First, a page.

PhysioToolkit is a large collection of software for viewing, analyzing, and simulating physiologic time series and signals. All of this software is free (open-source) under the GNU General Public License (GPL), which grants you the right to use, modify, and redistribute it freely. With very few exceptions, PhysioToolkit software runs on all of the popular platforms, including GNU/Linux, Mac OS X, MS-Windows, and Unix.
The PhysioToolkit Software Index is organized by category. If you are looking for software to perform a specific function, looking in the index will help you find it quickly, with links to the home pages, code repositories, and documentation for each software component.
PhysioToolkit's tutorials and reference manuals provide a different perspective than the index, with in-depth information about these software components: what they do, how they work, and how to use them, individually and in combination, to perform complex tasks.
Many visitors use PhysioToolkit programs as tools for exploring PhysioBank and compatible data collections. Begin your exploration by installing the WFDB Software Package. Quick-start installation guides are available for FreeBSD, GNU/Linux, Mac OS X, MS-Windows, and Solaris.
Visitors sometimes ask how to read PhysioBank data with their existing software; our tutorial, How to obtain PhysioBank data in text form, provides easy-to-follow instructions.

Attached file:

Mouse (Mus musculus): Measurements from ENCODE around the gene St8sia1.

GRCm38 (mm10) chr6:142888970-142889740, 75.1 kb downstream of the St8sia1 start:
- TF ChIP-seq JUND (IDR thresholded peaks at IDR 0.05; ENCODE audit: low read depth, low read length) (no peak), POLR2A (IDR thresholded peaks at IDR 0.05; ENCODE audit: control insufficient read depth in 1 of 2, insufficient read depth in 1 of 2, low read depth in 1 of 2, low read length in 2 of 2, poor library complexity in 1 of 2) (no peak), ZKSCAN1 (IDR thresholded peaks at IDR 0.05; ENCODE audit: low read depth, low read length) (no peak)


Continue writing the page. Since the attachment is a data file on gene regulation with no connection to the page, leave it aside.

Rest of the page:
Other visitors study the PhysioTookit programs themselves, either as reference implementations of algorithms or as starting points for their own software development. If this is your interest, dig into the code as you read the relevant manuals.
Although we provide precompiled (binary executable) versions of many PhysioToolkit programs as a convenience to visitors, all of the software is available in source form so that the algorithms can be studied, verified, and modified to suit the specific needs of your work.
Software packages that contain many files are usually available here as gzip-compressed tar archives (.tar.gz files). Instructions for unpacking these archives can be found in the FAQ.
If you use software from PhysioNet in a publication, please credit the author(s) of the software when referencing it. You can find authors' names, and in many cases their publications introducing the software, on the home pages for their contributions or in comments in the source code. If you are unsure how to cite a specific piece of software, please ask us!
Please also include the standard citation for PhysioNet:
Goldberger AL, Amaral LAN, Glass L, Hausdorff JM, Ivanov PCh, Mark RG, Mietus JE, Moody GB, Peng C-K, Stanley HE. PhysioBank, PhysioToolkit, and PhysioNet: Components of a New Research Resource for Complex Physiologic Signals. Circulation 101(23):e215-e220 [Circulation Electronic Pages; http://circ.ahajournals.org/content/101/23/e215.full]; 2000 (June 13).
If you would like help understanding, using, or downloading content, please see our Frequently Asked Questions.
If you have any comments, feedback, or particular questions regarding this page, please send them to the webmaster.
Comments and issues can also be raised on PhysioNet's GitHub page.
Updated Wednesday, 12-Oct-2016 22:23:29 CEST
PhysioNet is supported by the National Institute of General Medical Sciences (NIGMS) and the National Institute of Biomedical Imaging and Bioengineering (NIBIB) under NIH grant number 2R01GM104987-09.